The thing is… I DO run a really successful and growing six-figure business with my sister, but it didn’t happen overnight. Our six-figure business started with a three-figure project. It didn’t happen by launching a product and crossing our fingers. We grew Braid Creative by staying consistent in our method and working really hard for ourselves and our clients. Over two years, thousands of creatives have taken our ECourses, but just a handful at a time each month. My personal blog started with a dozen readers and those people over time became “in-real-life” friends, and their comments had more impact on my blog in the beginning than thousands of faceless “followers” that eventually started reading what I had to say. My point is this: it’s okay if your metrics are small – rock those little numbers because they matter – they set the foundation of your business. Treat the little projects like really big deals and your business will grow and attract the big numbers you desire.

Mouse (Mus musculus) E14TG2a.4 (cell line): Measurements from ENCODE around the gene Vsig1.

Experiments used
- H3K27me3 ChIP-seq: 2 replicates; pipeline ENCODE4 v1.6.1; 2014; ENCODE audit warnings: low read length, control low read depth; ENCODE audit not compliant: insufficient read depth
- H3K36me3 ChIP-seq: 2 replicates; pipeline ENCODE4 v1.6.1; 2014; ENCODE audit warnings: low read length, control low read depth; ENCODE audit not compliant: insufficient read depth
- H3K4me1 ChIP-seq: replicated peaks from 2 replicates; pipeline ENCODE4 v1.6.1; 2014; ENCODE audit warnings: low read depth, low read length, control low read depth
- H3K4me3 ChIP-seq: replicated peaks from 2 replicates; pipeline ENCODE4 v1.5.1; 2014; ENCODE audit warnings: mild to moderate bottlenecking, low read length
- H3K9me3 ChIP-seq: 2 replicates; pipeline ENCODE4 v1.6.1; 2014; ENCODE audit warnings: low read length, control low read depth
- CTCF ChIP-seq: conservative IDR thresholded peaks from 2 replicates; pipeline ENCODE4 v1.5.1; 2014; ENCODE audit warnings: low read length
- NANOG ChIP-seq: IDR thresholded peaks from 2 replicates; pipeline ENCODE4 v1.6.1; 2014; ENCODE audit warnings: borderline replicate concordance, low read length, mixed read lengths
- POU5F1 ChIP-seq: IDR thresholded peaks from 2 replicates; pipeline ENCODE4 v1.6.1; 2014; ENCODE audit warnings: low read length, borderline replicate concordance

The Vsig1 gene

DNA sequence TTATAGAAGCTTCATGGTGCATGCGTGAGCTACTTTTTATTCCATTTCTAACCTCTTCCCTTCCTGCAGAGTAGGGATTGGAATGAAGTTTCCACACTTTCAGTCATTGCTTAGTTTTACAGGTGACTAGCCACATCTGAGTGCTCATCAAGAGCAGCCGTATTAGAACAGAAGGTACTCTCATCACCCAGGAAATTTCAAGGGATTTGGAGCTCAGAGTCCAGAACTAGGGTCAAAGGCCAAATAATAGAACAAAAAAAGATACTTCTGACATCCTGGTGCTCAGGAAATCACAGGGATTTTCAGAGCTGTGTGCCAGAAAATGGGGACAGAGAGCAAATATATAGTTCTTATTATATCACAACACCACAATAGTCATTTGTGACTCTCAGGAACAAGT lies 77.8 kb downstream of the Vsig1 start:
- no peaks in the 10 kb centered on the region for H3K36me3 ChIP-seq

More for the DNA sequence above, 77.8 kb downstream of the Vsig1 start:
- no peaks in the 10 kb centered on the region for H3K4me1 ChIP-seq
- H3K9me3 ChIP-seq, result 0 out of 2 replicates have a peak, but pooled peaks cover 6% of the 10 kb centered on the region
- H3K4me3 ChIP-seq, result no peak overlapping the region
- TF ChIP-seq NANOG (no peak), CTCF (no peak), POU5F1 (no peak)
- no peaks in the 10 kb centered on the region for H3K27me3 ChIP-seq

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Okay, so you’re good at what you do. You know you’re talented and are confident in your craft. But when you rely solely on your skills it’s easy to fall into the role of the order-taker who is exchanging talent or time for money. Whereas, when you are an expert you are hired and paid for your experience, knowledge, and ideas. How do you go from selling what you do to getting hired for what you know? There isn’t a super clear path or step-by-step formula to level-up your game. But I’d like to share a few ideas to make the transition from talented doer to an expert with purpose.

GET SPECIFIC ABOUT WHAT YOU’RE GOOD AT